A man who spent a whole weekend with his hand attached to his jaw in an unsuccessful attempt to soothe his acute toothache, has revealed how that very same toothache disappeared without a trace, once he turned up at the dentist's surgery and heard the piercing screech of the practitioner's drill.
Moys Kenwood, 56, bit down on some fried banana early last week, and felt a partial collapse of one of his fillings, which he knew would later manifest itself as pain.
He waited, taking no further action.
By Thursday, however, food had worked its way into the tiny hole in the filling, and was making its presence felt; a dental appointment was required.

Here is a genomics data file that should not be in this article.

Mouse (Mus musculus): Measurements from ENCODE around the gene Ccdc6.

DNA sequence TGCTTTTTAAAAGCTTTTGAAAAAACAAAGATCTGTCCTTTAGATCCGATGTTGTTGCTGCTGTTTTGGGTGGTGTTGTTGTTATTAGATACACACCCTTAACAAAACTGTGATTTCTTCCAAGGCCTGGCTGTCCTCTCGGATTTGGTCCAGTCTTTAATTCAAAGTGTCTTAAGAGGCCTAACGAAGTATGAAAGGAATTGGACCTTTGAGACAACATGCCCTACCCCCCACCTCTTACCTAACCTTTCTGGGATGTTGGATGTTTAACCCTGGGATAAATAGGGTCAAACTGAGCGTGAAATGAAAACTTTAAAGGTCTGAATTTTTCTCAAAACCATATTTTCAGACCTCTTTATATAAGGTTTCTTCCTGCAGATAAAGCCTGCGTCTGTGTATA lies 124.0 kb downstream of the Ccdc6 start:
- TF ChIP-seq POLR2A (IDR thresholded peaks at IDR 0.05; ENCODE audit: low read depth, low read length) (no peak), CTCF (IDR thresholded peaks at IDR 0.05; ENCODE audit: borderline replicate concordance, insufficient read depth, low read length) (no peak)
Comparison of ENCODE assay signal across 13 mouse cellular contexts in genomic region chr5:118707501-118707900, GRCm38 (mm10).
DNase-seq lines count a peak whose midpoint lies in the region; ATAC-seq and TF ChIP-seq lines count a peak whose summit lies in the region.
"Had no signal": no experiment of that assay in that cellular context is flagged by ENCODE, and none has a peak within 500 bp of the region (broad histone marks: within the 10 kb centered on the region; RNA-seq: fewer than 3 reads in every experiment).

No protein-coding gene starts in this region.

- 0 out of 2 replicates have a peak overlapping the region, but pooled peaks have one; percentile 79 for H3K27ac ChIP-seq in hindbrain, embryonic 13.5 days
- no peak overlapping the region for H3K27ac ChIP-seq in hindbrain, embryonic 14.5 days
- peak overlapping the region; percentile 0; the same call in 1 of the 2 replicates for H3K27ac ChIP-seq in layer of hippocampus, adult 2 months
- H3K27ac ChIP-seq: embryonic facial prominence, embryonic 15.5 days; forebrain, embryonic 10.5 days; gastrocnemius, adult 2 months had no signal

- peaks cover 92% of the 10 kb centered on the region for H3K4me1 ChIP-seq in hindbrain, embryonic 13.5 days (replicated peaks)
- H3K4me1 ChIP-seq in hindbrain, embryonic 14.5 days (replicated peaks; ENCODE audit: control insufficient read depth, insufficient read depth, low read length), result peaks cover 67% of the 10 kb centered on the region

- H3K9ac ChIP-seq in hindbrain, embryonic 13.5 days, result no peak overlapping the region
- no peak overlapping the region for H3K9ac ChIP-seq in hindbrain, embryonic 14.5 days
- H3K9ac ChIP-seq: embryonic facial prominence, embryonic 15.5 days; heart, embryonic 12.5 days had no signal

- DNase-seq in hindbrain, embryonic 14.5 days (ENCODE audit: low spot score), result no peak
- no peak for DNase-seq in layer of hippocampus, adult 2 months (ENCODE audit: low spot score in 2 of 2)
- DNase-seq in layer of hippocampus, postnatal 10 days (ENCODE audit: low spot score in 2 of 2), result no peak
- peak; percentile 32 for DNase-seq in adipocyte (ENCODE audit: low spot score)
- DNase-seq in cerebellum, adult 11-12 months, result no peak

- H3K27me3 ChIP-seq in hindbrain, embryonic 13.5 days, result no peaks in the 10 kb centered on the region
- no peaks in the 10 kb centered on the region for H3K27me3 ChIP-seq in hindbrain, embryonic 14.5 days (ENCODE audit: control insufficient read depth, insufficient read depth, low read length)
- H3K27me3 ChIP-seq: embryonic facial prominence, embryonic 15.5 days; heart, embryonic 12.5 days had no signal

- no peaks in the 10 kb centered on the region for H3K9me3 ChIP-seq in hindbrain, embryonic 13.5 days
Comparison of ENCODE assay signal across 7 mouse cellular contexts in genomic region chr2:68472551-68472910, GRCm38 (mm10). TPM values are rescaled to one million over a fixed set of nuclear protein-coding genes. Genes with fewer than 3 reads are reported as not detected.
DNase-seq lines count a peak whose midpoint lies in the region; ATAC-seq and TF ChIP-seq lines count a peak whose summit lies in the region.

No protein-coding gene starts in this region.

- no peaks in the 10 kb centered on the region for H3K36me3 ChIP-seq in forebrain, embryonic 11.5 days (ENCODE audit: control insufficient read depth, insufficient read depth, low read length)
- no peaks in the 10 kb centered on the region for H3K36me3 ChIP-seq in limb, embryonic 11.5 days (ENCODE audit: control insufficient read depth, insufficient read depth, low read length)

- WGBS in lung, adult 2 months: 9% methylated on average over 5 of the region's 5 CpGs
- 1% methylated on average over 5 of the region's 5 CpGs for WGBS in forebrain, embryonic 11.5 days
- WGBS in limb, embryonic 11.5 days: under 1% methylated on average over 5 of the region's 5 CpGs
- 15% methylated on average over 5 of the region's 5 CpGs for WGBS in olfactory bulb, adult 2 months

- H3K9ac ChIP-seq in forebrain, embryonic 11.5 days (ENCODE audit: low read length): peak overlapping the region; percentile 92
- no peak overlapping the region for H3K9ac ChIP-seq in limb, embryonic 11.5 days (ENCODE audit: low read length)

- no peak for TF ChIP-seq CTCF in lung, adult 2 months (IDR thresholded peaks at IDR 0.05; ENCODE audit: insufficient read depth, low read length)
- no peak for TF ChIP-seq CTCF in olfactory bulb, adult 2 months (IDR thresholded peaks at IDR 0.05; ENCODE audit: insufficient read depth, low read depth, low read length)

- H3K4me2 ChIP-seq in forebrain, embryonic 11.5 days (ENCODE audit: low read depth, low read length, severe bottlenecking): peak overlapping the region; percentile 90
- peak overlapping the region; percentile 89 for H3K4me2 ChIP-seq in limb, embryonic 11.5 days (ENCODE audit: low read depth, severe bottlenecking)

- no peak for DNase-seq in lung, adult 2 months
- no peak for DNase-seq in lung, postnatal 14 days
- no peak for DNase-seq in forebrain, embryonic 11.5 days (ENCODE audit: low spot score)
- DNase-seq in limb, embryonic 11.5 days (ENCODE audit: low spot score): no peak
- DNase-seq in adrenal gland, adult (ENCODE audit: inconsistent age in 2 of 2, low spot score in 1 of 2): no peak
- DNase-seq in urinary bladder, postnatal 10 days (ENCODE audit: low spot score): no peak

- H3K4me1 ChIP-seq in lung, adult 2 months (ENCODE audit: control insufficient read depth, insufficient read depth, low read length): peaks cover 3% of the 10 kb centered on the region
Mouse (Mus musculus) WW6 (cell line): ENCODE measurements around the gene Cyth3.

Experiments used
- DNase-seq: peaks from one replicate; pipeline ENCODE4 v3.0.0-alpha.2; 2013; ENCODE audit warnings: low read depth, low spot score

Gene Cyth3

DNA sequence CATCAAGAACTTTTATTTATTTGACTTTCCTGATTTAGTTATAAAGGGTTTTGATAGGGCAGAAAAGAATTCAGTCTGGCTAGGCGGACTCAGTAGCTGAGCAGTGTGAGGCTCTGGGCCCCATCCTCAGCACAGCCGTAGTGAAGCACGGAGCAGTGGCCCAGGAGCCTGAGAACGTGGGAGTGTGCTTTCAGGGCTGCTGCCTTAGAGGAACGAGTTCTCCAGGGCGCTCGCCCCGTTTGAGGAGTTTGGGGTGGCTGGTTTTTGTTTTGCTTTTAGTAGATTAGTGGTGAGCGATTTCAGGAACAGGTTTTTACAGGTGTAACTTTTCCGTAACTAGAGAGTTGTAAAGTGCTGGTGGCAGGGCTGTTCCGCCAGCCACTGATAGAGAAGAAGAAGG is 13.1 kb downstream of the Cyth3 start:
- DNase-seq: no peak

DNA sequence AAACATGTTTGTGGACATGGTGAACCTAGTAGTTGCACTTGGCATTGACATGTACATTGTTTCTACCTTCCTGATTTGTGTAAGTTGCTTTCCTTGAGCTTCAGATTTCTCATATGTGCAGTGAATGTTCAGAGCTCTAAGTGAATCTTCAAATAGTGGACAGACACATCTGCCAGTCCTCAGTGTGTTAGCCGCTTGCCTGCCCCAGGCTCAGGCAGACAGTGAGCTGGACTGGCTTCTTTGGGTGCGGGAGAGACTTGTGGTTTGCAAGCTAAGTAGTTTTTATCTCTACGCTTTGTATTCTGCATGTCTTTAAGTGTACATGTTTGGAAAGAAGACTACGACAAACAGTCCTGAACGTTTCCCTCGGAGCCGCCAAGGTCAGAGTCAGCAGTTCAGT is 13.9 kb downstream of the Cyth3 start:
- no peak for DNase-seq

Beyong mere anxiety, Kenwood turned up at the dentist's at the obvious 2:30 on Monday afternoon, and sat alone in the waiting room, praying to whom, he knew not.
Sweat ran down his face, down his arms, and onto his hands; his heart began to beat faster; he chewed his nails, and tried to think of various other more pleasant surroundings - in vain. He was filled with a sense of dread.
In short, he was terrified.
Suddenly, from behind a smoked glass partition, came the sound of the dentist's drill, whirring, at first, then gradually gaining pace and power, boring, burrowing, excavating into some cavity, until it raised its pitch and screamed for all it was worth.
It sounded like a circular saw cutting metal sheets.
In the stifling atmosphere of the waiting room, Kenwood stood up and went outside for some fresh air. He carried on walking up the street, and only realized, when he reached his house, that his toothache didn't seem to be bothering him anymore.
"Back already?" asked his wife. "Did it hurt much?"
"Never felt a thing!" he replied.